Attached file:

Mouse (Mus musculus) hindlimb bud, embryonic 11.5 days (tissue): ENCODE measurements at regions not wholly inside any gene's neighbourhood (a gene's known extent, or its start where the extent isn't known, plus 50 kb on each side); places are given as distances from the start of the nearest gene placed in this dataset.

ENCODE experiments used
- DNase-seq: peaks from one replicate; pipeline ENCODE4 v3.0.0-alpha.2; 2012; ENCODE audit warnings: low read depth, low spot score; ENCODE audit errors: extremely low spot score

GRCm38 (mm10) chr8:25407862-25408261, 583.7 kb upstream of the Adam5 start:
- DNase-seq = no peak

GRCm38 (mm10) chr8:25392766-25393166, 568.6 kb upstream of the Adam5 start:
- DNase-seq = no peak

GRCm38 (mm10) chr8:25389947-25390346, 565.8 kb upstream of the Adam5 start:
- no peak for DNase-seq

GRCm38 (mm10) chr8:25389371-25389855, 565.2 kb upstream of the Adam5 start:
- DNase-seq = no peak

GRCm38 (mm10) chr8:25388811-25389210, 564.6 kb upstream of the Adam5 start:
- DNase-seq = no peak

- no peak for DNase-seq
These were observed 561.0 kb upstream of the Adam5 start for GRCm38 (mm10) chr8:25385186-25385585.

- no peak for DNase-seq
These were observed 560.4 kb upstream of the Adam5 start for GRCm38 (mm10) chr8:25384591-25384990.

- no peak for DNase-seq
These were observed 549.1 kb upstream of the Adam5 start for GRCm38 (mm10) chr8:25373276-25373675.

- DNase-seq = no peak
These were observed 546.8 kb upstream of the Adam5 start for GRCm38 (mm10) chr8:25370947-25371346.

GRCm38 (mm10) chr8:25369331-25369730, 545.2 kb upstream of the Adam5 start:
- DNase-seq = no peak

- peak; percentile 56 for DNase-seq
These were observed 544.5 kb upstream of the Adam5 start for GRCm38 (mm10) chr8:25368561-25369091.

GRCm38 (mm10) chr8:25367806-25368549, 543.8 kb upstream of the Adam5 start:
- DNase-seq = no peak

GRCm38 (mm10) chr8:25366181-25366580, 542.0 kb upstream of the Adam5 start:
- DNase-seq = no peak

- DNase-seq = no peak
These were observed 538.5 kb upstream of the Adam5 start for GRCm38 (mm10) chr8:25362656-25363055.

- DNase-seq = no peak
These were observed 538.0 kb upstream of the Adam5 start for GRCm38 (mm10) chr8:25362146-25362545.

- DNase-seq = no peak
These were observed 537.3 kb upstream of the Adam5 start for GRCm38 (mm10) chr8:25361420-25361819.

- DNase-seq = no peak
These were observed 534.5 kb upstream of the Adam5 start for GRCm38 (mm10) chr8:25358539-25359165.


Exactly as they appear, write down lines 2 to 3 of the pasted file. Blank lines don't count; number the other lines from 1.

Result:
ENCODE experiments used
- DNase-seq: peaks from one replicate; pipeline ENCODE4 v3.0.0-alpha.2; 2012; ENCODE audit warnings: low read depth, low spot score; ENCODE audit errors: extremely low spot score